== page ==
This is an Olympic Jib 95% approx

Why calling it BLADE !?

I thought the thread was about a storm jib......

The width of track means little, important is the allowable weight force, and pace and size of bolts (8mm, not 6!! Every 12cm or 5") and counterplate

Do not ever dream of moving that car manually, even in mild conditions

?looks like the boat had none at all, before!?
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Old 05-04-2015, 17:53   #12
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Re: Tracks for Blade Jib

Quote:
Originally Posted by TheThunderbird View Post
This is an Olympic Jib 95% approx

Why calling it BLADE !?

I thought the thread was about a storm jib......

Do not ever dream of moving that car manually, even in mild conditions

?looks like boat had none at all?
Hereabouts we call very high aspect, non-overlapping headsails "blades". We use them for hard upwind work in strong wind. Since they can be sheeted inside the shrouds, and due to the smaller area, and higher aspect, they are perfect for this -- beating in 20 to 30 knots of true wind, which is so common here. You would have to reef the yankee above 22 knots or so, then its shape goes to hell, and the sheeting angle is all wrong. Hence the urge to have a sail like this.

I'm not sure what you mean by "?looks like boat had none at all?" None of what? The standard headsail is a 120% high clew yankee jib. This is sheeted, obviously, outside of the shrouds, on burly remote-controlled Lewmar Size 3 cars. With 3:1 purchase on the car control lines. The sheet lead is my main control for the headsail, by the way -- what I adjust most when trying to get sail trim right.

But obviously I can't sheet the blade with those cars.
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Old 05-04-2015, 17:55   #13
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Re: Tracks for Blade Jib

Quote:
Originally Posted by Montanan View Post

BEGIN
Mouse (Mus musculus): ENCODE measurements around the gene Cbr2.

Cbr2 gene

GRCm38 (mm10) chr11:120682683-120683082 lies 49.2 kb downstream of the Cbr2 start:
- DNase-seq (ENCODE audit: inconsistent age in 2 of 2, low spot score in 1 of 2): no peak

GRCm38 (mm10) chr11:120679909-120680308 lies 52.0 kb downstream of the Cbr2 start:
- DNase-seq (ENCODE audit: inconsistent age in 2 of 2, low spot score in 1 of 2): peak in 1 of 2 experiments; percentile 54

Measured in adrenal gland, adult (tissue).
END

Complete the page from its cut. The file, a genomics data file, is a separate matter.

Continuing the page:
In reading this thread I am noting that two units of measure are being used, kilograms and pounds. A kilogram is equal to 2.2 pounds.

Be sure to cross reference as to calculations and as to specifications of componentry so as to not mix up the actual forces and strengths.
I think everyone contributing to this thread is very familiar with the conversion between English and Metric units of weight and force, but thanks for the reminder.
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Old 05-04-2015, 17:59   #14
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Re: Tracks for Blade Jib

Quote:
Originally Posted by UNCIVILIZED View Post
This is a good aid for anyone semi-competent with a calculator The Elements of Boat Strength: For Builders, Designers, and Owners: Dave Gerr: 9780070231597: Amazon.com: Books
It'd walk you through the math which I just posted, & has a Lof of NEAT & Useful info in it too.

- It seems that in my earlier post I forgot to mention that the link named "Calculators" will take you to Beth & Evans web page. And in particular, a spread sheet which will do all of the math which I did & more, for you, automatically. Just plug in the numbers. With the exception, perhaps of calculating the sheer strength of steel pins, & such things.


PS: Here's a Plan B on blocks, albeit a not inexpensive one. Though you can find such blocks used, in varying types of condition. Schaefer Half-Moon Genoa Lead 3 1/4 in (83mm) OD | Mauri Pro Sailing
Thanks; all great advice.

The Schaefer cars are half the cost of the Lewmar ones, but are a bit less robust, with SWL of 2.3 metric tons vs 3.5. Based on your calculations, I'm inclined to think that I need the full 3.5. But I'll have a closer look.
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Old 05-04-2015, 18:46   #15
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Re: Tracks for Blade Jib

The Schaefer blocks will do the job. A set of those have been holding my #3 for years. They are roughly the same strength as the Harken ones.